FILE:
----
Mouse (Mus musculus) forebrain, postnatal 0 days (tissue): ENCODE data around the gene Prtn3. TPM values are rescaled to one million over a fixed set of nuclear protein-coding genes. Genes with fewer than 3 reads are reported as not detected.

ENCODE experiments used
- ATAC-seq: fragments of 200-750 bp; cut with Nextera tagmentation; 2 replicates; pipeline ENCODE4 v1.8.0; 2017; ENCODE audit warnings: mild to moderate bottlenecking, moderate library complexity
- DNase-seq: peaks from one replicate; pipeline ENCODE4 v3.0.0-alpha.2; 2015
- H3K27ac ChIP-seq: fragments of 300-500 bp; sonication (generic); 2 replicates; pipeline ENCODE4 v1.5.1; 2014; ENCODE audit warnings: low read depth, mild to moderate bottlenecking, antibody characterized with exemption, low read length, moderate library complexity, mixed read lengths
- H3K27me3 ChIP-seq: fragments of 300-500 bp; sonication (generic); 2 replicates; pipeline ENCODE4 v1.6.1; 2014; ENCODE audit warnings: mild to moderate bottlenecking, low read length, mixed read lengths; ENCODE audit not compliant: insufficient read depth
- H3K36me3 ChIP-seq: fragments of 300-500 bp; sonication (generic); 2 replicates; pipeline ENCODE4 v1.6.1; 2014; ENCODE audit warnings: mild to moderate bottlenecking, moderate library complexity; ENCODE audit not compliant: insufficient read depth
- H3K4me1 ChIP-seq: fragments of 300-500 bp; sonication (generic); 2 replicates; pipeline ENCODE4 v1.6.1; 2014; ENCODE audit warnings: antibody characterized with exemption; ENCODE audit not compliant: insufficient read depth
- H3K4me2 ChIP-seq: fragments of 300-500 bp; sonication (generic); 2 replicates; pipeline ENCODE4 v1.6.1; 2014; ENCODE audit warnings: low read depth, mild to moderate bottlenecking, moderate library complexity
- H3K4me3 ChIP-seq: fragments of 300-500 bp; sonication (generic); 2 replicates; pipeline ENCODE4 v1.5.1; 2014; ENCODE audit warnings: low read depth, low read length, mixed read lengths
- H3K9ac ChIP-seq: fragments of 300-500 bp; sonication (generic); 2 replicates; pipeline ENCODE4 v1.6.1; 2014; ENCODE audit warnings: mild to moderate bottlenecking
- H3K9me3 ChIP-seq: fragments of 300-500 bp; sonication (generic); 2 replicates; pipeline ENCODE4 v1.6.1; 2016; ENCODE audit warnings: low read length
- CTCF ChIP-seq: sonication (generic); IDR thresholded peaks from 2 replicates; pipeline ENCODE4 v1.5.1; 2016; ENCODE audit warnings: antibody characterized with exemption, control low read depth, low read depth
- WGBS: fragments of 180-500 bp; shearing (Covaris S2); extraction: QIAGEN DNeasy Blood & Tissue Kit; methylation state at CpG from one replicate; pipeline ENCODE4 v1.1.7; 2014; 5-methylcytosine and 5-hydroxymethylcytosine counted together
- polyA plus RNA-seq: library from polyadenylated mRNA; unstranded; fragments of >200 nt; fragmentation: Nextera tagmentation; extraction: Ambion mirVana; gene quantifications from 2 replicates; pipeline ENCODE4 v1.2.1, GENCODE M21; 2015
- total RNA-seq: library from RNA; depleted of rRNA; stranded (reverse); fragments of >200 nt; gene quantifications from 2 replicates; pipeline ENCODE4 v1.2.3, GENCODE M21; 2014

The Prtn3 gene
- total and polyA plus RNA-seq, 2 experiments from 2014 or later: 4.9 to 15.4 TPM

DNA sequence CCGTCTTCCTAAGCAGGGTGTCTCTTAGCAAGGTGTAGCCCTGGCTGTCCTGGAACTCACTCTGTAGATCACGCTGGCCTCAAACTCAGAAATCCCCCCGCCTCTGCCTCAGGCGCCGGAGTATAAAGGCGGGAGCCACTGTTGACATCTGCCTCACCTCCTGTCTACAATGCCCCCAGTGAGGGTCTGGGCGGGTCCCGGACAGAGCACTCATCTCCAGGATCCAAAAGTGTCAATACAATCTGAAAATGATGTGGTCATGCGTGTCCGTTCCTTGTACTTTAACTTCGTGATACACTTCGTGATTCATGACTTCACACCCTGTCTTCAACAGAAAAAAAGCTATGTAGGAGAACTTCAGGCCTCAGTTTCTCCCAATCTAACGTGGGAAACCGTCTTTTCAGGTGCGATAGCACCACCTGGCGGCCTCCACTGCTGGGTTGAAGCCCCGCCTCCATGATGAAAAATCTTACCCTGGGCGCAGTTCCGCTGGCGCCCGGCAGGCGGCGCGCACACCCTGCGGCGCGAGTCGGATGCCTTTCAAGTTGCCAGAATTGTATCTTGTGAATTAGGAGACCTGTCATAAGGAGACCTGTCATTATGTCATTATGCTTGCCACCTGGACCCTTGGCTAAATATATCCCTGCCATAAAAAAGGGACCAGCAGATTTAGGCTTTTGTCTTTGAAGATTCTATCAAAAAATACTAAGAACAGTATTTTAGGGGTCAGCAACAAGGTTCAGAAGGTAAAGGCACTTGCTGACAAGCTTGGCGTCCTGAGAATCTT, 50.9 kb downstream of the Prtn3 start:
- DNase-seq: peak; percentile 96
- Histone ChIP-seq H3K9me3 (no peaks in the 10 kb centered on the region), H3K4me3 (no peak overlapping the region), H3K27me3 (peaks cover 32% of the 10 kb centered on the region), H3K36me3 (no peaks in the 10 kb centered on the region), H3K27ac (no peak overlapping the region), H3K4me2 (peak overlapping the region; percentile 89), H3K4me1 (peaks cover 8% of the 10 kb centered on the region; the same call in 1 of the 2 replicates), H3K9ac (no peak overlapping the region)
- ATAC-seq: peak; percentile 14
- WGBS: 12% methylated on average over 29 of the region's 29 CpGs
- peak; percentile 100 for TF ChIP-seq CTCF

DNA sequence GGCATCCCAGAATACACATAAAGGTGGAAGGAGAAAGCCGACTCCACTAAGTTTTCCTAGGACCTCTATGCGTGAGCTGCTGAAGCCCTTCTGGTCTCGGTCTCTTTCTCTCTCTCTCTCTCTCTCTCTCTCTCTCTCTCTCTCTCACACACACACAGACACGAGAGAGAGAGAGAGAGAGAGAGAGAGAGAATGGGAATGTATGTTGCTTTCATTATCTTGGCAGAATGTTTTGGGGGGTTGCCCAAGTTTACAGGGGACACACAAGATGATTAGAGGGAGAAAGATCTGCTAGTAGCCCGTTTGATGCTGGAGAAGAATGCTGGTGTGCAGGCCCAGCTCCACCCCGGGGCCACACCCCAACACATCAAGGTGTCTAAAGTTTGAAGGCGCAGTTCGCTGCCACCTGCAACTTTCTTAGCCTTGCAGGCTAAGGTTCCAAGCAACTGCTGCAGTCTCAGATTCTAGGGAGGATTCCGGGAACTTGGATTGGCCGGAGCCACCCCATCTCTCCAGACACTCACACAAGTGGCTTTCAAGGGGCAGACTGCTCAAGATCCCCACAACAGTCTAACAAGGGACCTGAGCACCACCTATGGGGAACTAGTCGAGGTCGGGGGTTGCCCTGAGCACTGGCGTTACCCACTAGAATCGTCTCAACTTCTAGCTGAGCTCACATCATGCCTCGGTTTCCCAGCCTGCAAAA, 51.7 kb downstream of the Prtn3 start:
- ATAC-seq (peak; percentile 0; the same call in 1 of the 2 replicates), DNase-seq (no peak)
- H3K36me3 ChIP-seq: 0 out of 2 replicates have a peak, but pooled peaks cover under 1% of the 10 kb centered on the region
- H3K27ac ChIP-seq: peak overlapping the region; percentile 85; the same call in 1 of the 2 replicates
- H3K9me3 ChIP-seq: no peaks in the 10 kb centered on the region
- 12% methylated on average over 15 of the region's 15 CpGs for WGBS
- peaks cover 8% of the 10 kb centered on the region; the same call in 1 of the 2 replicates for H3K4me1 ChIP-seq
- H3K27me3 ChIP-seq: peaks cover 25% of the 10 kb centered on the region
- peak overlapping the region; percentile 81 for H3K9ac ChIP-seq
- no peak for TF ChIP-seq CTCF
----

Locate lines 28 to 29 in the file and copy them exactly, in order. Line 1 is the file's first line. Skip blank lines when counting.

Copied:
- H3K27ac ChIP-seq: peak overlapping the region; percentile 85; the same call in 1 of the 2 replicates
- H3K9me3 ChIP-seq: no peaks in the 10 kb centered on the region